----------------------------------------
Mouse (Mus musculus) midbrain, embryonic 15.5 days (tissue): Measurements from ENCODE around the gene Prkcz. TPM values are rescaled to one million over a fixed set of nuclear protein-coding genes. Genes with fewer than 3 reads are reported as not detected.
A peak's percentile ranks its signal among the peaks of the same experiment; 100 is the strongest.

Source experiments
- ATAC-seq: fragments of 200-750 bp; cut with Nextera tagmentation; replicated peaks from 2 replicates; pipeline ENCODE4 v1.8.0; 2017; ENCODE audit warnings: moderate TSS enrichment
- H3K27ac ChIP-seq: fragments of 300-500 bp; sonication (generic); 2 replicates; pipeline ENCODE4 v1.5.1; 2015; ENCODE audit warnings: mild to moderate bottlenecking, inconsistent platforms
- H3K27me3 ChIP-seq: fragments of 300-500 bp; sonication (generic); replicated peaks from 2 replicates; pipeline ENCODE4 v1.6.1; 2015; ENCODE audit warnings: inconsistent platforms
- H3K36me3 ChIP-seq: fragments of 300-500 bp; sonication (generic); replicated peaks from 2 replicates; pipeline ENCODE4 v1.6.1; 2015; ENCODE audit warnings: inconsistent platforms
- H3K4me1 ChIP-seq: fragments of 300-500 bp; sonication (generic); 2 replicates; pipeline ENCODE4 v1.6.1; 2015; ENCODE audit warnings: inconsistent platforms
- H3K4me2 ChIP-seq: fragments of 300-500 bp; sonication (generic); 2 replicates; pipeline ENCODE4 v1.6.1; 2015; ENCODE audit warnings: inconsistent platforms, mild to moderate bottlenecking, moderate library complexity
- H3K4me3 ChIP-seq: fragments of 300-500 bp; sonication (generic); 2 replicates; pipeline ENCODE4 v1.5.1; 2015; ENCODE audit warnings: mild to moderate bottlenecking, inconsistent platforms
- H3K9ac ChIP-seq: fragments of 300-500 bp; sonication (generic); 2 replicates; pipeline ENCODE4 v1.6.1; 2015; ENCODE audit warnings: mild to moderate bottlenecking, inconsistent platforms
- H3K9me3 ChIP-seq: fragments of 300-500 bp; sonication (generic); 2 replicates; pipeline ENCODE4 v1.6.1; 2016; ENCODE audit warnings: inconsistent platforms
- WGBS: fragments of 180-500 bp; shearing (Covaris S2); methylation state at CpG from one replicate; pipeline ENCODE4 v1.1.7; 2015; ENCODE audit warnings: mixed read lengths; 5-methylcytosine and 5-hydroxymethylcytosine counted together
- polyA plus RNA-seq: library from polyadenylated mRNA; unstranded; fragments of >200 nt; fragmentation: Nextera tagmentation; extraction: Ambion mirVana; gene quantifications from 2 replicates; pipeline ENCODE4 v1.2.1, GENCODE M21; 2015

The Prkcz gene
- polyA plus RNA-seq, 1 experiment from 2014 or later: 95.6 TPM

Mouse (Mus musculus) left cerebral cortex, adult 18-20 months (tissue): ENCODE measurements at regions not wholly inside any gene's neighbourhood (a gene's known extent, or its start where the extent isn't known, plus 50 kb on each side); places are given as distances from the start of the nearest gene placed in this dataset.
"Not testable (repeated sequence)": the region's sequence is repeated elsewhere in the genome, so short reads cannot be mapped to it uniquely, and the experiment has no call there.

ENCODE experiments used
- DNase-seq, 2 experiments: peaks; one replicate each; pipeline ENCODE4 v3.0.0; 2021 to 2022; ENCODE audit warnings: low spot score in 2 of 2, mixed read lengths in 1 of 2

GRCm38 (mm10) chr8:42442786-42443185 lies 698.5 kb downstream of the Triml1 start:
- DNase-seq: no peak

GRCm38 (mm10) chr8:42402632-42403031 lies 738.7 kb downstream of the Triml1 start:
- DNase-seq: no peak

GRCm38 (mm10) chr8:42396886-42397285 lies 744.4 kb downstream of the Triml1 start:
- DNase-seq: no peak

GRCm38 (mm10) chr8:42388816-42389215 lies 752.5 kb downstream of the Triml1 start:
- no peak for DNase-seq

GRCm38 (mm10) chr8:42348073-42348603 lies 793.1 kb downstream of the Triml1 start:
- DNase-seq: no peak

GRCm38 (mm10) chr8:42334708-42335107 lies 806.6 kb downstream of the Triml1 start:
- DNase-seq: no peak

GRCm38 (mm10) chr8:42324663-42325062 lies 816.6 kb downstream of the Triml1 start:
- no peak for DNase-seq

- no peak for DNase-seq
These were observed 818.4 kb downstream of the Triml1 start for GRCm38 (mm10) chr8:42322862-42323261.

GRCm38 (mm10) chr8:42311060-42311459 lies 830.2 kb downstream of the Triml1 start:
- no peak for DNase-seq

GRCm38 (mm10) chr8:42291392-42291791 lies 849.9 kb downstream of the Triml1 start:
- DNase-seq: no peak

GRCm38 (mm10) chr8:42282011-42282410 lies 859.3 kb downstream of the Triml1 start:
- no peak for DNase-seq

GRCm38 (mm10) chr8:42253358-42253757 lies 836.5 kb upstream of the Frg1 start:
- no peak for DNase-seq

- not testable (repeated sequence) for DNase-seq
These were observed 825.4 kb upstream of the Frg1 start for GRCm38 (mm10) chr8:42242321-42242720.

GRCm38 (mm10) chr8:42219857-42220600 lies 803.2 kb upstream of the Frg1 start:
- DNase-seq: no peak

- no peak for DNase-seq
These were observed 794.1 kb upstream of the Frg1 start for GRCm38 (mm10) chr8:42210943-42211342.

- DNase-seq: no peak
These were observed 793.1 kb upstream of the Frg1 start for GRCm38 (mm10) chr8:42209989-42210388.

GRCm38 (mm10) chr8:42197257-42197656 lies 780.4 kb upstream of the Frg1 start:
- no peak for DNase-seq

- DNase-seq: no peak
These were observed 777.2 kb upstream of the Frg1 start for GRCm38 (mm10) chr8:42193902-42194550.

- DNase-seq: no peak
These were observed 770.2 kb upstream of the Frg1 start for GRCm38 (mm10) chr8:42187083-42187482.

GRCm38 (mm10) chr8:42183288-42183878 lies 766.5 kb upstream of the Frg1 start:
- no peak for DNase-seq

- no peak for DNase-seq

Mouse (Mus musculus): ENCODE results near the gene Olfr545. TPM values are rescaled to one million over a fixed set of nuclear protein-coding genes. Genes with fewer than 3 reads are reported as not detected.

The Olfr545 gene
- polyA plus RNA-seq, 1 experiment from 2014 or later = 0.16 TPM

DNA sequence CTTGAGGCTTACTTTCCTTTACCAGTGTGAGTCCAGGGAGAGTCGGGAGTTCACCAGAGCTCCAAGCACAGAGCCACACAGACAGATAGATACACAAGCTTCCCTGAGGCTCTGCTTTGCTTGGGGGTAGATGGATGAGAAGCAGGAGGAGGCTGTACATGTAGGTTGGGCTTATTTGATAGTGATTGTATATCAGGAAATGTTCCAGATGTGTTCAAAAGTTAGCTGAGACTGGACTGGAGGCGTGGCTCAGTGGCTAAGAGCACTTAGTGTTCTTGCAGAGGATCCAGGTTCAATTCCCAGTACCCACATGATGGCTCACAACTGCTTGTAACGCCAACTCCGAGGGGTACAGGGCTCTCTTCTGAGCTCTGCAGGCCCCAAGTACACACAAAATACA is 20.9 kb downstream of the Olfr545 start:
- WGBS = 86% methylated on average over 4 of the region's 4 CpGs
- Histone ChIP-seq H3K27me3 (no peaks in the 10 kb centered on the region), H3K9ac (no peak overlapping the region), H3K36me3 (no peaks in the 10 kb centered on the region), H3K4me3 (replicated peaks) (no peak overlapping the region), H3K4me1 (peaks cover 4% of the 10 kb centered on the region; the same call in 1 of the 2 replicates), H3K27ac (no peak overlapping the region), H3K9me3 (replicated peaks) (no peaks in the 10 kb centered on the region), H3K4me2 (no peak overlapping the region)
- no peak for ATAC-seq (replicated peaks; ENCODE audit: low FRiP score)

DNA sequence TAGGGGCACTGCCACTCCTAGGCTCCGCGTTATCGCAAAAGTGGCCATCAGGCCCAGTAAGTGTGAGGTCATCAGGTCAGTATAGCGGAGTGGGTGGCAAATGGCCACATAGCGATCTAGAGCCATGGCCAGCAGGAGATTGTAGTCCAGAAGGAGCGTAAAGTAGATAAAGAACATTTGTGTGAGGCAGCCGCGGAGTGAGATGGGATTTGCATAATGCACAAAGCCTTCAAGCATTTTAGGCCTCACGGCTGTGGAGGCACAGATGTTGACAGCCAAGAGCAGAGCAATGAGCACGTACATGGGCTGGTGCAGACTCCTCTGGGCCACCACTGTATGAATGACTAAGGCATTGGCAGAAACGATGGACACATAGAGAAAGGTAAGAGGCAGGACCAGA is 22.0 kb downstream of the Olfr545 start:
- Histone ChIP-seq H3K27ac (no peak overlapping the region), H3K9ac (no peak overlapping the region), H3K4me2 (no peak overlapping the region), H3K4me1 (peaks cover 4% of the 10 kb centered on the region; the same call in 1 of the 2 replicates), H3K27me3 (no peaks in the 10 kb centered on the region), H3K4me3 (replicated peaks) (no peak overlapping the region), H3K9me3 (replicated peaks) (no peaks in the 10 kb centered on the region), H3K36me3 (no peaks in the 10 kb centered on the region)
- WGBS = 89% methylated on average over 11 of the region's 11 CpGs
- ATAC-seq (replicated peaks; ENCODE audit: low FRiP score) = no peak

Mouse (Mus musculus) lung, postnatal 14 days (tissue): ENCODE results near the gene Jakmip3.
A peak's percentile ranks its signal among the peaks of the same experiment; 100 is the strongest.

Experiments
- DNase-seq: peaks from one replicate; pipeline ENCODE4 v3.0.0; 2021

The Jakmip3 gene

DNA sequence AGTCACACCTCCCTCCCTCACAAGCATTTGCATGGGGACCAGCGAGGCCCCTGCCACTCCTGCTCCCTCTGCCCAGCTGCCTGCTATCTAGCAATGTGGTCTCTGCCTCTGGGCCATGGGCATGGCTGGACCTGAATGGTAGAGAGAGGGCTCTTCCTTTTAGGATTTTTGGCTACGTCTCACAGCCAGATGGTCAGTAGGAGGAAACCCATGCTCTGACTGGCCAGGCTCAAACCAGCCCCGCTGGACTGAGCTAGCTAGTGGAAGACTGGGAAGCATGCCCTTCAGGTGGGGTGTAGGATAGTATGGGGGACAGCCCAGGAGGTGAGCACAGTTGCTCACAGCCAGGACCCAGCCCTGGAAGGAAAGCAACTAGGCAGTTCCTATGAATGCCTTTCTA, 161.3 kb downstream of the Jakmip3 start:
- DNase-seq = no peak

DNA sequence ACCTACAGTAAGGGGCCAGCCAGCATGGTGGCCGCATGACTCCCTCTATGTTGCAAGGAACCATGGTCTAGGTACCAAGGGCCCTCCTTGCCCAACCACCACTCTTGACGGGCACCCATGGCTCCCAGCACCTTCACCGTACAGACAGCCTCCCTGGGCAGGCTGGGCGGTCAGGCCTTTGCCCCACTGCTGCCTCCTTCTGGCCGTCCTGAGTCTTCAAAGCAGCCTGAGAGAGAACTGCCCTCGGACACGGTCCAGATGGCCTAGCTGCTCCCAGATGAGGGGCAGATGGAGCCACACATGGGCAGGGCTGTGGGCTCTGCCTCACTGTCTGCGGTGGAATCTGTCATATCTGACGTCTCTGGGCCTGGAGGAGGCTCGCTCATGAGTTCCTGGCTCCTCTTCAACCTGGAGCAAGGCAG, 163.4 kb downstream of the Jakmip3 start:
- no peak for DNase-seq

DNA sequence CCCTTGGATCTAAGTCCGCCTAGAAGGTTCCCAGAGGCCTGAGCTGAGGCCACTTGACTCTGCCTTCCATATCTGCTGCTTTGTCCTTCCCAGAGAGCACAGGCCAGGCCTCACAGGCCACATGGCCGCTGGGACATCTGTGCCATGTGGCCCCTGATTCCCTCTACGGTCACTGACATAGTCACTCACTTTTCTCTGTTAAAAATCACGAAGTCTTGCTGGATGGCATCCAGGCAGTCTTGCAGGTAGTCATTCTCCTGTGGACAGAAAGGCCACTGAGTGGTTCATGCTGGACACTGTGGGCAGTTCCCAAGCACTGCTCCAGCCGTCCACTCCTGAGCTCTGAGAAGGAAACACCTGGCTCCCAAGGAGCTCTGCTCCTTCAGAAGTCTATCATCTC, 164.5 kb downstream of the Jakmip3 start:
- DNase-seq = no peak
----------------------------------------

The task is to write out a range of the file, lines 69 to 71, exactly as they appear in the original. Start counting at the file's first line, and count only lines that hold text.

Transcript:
DNA sequence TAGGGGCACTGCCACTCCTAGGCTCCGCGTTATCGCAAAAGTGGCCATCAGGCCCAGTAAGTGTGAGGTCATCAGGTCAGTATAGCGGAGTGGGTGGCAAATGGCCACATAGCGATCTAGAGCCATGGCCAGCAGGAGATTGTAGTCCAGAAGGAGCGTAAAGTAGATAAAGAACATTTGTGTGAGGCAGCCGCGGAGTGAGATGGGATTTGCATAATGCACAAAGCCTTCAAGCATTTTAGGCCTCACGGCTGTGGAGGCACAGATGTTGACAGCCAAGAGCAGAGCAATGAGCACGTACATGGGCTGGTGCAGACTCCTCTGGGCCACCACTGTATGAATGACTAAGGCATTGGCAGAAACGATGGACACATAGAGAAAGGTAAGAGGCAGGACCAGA is 22.0 kb downstream of the Olfr545 start:
- Histone ChIP-seq H3K27ac (no peak overlapping the region), H3K9ac (no peak overlapping the region), H3K4me2 (no peak overlapping the region), H3K4me1 (peaks cover 4% of the 10 kb centered on the region; the same call in 1 of the 2 replicates), H3K27me3 (no peaks in the 10 kb centered on the region), H3K4me3 (replicated peaks) (no peak overlapping the region), H3K9me3 (replicated peaks) (no peaks in the 10 kb centered on the region), H3K36me3 (no peaks in the 10 kb centered on the region)
- WGBS = 89% methylated on average over 11 of the region's 11 CpGs